test_data = data[train_data_len - prediction_days:]
    x_test.append(scaled_test_data[i-prediction_days:i, 0])

Those don't make sense. We have nearly 60 rows of information leakage there. We call this "cheating".

Put your paranoid hat on. Assume the model, in addition to maybe estimating some linear coefficients, contains a database. That is, it memorizes every row of training data, and has perfect recall of that data at inference time. And by hypothesis, these two results will be very very similar:

  • f(x[1000 : 1060]) --> y1
  • f(x[1001 : 1061]) --> y2

y1 was offered during training, and we ask that y2 be inferred during testing. We have discarded one historic row and introduced a single novel row, which will have limited impact on the target value. The sane thing for any model to do during testing would be start with first order prediction y1, and then maybe modify it according to the deleted and the added row.

We can measure accuracy across any test rows, with information leakage or no. But it's only a valid estimate of production accuracy if there was no leakage, and if the distribution of test data resembles production data.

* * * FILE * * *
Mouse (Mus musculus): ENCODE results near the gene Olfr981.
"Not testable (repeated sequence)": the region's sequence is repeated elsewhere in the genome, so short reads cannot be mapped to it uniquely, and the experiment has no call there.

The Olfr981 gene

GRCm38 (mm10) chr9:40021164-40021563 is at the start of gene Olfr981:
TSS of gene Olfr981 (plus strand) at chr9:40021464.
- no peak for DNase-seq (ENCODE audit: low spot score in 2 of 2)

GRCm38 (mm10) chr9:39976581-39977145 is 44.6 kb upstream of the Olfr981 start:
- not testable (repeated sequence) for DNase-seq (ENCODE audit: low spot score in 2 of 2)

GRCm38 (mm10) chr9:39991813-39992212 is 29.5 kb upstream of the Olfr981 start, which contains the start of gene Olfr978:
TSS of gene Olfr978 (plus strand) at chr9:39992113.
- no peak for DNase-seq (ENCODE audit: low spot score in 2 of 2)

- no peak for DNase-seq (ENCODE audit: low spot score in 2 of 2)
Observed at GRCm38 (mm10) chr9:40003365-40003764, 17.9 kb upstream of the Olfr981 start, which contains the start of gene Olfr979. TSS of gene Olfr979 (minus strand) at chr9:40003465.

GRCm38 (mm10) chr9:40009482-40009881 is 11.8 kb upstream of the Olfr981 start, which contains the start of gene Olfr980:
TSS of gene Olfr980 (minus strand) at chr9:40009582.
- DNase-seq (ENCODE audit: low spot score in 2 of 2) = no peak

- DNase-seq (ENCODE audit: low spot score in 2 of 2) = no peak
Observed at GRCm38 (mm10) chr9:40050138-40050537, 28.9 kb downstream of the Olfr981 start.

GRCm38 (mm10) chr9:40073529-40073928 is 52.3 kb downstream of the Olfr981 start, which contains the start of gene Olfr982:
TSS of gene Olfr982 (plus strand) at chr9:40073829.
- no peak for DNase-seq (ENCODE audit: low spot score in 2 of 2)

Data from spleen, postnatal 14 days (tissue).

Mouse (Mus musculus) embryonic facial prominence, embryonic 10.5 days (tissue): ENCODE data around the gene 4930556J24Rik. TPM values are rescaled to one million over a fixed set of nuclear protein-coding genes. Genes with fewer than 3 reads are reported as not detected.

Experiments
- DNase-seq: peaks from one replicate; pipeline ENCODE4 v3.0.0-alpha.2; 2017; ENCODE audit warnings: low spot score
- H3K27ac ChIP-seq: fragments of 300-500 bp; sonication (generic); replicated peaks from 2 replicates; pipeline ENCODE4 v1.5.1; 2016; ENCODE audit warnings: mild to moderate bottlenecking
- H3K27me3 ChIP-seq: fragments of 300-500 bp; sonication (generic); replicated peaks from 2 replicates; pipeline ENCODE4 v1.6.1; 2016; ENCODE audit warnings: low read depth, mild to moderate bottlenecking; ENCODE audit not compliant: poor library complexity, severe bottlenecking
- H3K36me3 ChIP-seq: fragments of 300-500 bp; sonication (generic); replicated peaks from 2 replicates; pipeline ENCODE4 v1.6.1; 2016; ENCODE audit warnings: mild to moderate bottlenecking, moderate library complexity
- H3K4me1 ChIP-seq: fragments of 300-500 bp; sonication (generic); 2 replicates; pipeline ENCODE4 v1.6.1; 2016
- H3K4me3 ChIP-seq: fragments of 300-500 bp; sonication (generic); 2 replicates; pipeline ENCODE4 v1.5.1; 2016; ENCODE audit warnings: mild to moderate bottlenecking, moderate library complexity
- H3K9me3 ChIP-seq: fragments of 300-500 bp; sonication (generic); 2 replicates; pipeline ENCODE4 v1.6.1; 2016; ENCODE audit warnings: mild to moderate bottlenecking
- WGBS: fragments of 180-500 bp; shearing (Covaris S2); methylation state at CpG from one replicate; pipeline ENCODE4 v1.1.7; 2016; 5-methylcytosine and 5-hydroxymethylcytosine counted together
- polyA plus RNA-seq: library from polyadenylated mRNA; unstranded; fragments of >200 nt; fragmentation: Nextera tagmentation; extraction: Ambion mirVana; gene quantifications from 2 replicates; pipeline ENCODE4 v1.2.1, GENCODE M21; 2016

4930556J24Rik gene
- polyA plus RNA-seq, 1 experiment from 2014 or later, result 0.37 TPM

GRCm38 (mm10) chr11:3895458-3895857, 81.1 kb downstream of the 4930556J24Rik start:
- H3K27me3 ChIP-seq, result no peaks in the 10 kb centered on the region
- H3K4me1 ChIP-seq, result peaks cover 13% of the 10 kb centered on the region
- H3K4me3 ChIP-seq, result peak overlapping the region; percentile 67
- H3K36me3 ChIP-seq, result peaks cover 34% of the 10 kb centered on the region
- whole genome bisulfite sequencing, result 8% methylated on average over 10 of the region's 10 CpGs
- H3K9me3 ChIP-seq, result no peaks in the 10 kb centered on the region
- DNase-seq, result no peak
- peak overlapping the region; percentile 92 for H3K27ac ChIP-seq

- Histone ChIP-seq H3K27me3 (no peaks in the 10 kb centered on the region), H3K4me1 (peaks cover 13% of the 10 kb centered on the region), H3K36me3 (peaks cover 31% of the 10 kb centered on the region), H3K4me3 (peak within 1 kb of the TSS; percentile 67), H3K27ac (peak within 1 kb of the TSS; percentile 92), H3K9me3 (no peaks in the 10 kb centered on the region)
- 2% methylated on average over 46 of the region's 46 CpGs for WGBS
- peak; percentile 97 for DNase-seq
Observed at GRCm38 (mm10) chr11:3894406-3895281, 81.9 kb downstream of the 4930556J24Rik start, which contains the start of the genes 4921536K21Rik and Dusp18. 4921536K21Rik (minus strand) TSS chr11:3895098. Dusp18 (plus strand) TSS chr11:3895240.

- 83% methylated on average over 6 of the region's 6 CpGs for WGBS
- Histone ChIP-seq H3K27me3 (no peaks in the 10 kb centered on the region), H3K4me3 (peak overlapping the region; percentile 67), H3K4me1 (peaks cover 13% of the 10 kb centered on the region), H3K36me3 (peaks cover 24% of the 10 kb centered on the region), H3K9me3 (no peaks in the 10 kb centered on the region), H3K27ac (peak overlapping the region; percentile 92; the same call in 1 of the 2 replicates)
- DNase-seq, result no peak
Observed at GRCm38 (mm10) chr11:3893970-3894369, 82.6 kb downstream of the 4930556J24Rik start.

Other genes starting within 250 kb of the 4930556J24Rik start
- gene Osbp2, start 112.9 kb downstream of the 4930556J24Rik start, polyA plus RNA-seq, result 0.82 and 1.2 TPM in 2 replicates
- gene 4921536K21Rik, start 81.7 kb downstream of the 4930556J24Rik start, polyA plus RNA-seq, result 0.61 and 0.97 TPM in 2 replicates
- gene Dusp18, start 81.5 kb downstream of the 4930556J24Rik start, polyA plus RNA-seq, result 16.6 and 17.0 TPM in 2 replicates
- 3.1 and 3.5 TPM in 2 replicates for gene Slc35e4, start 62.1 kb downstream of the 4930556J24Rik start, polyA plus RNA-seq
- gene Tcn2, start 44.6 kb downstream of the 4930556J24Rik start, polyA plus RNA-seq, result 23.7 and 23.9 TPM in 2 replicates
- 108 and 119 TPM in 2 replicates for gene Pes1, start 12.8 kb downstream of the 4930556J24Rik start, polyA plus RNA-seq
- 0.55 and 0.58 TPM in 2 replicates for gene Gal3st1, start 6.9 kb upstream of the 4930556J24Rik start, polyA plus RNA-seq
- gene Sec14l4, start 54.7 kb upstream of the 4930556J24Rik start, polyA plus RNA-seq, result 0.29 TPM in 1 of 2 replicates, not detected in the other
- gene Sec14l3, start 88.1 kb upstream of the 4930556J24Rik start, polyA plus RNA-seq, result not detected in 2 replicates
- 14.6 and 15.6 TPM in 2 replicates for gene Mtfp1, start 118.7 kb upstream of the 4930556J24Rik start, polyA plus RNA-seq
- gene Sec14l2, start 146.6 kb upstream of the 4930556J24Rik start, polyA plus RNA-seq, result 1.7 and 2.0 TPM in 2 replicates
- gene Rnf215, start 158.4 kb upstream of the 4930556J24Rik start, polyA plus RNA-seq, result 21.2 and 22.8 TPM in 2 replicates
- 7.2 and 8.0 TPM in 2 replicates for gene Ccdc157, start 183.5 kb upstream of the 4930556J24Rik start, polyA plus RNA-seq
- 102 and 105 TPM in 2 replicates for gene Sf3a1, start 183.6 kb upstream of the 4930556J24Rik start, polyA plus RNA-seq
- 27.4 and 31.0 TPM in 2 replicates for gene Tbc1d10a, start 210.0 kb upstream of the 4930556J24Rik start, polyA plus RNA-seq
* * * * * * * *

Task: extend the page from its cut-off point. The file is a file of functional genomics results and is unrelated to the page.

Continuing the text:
creating datasets

The OP code seems to make the assumption that we always need a window of 60 valid examples available at inference time. If that's a solid assumption, then we should discard a window's worth of Y values, and have test data pick up after that, so that all test instances can have a 60-day lookback.


But perhaps your model is amenable to variable-length lookback windows. For example, instead of relying on a sum of 60 values, it might normalize by length and use the mean of 60 or fewer values. You might be able to specify the number of values, or it might suffice to give a prefix of some NaNs followed by observed values.

Notice that you could augment the training dataset. For example, in addition to \$N\$ 60-day instances, you could also supply \$N\$ rows of 30 NaNs plus 30 days' worth of values. This isn't cheating; it is exposing the model to the cruel fact that sometimes a portion of the data will be missing, and asking it to learn a robust model under those constraints.

There are other approaches to imputing. Given a "missing" prefix of some days, we might simply fill them all in with a replicated value from the first available day.

  • \$\begingroup\$ Please remove the post as the comments here didn't answer my question, perhaps they misunderstood it as another problem, it is misleading. \$\endgroup\$
    – user284332
    Commented Jul 16 at 19:11
  • \$\begingroup\$ Your question expressed particular concern “about the correctness of the test_data variable.“ I responded to that concern. I’m sorry that my perspective on it differs from your own. One of the functions of this site is to share viewpoints so folks may come to appreciate a greater perspective. \$\endgroup\$
    – J_H
    Commented Jul 16 at 20:40